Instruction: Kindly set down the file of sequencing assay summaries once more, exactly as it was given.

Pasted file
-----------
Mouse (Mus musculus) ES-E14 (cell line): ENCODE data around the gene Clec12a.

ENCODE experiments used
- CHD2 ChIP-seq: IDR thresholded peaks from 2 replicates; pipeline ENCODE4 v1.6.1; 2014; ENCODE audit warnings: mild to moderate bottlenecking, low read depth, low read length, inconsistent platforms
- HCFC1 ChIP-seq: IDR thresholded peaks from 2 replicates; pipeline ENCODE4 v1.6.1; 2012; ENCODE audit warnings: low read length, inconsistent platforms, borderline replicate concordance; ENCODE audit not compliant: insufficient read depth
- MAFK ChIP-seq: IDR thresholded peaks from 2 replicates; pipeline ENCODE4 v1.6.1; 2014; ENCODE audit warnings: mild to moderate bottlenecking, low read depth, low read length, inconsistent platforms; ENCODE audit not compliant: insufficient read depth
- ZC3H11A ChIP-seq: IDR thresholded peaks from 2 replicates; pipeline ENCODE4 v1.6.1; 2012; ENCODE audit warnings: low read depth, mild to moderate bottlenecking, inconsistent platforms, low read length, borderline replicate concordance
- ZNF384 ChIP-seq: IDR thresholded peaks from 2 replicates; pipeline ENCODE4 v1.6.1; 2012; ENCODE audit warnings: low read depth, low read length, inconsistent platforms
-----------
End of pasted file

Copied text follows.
Mouse (Mus musculus) ES-E14 (cell line): ENCODE data around the gene Clec12a.

ENCODE experiments used
- CHD2 ChIP-seq: IDR thresholded peaks from 2 replicates; pipeline ENCODE4 v1.6.1; 2014; ENCODE audit warnings: mild to moderate bottlenecking, low read depth, low read length, inconsistent platforms
- HCFC1 ChIP-seq: IDR thresholded peaks from 2 replicates; pipeline ENCODE4 v1.6.1; 2012; ENCODE audit warnings: low read length, inconsistent platforms, borderline replicate concordance; ENCODE audit not compliant: insufficient read depth
- MAFK ChIP-seq: IDR thresholded peaks from 2 replicates; pipeline ENCODE4 v1.6.1; 2014; ENCODE audit warnings: mild to moderate bottlenecking, low read depth, low read length, inconsistent platforms; ENCODE audit not compliant: insufficient read depth
- ZC3H11A ChIP-seq: IDR thresholded peaks from 2 replicates; pipeline ENCODE4 v1.6.1; 2012; ENCODE audit warnings: low read depth, mild to moderate bottlenecking, inconsistent platforms, low read length, borderline replicate concordance
- ZNF384 ChIP-seq: IDR thresholded peaks from 2 replicates; pipeline ENCODE4 v1.6.1; 2012; ENCODE audit warnings: low read depth, low read length, inconsistent platforms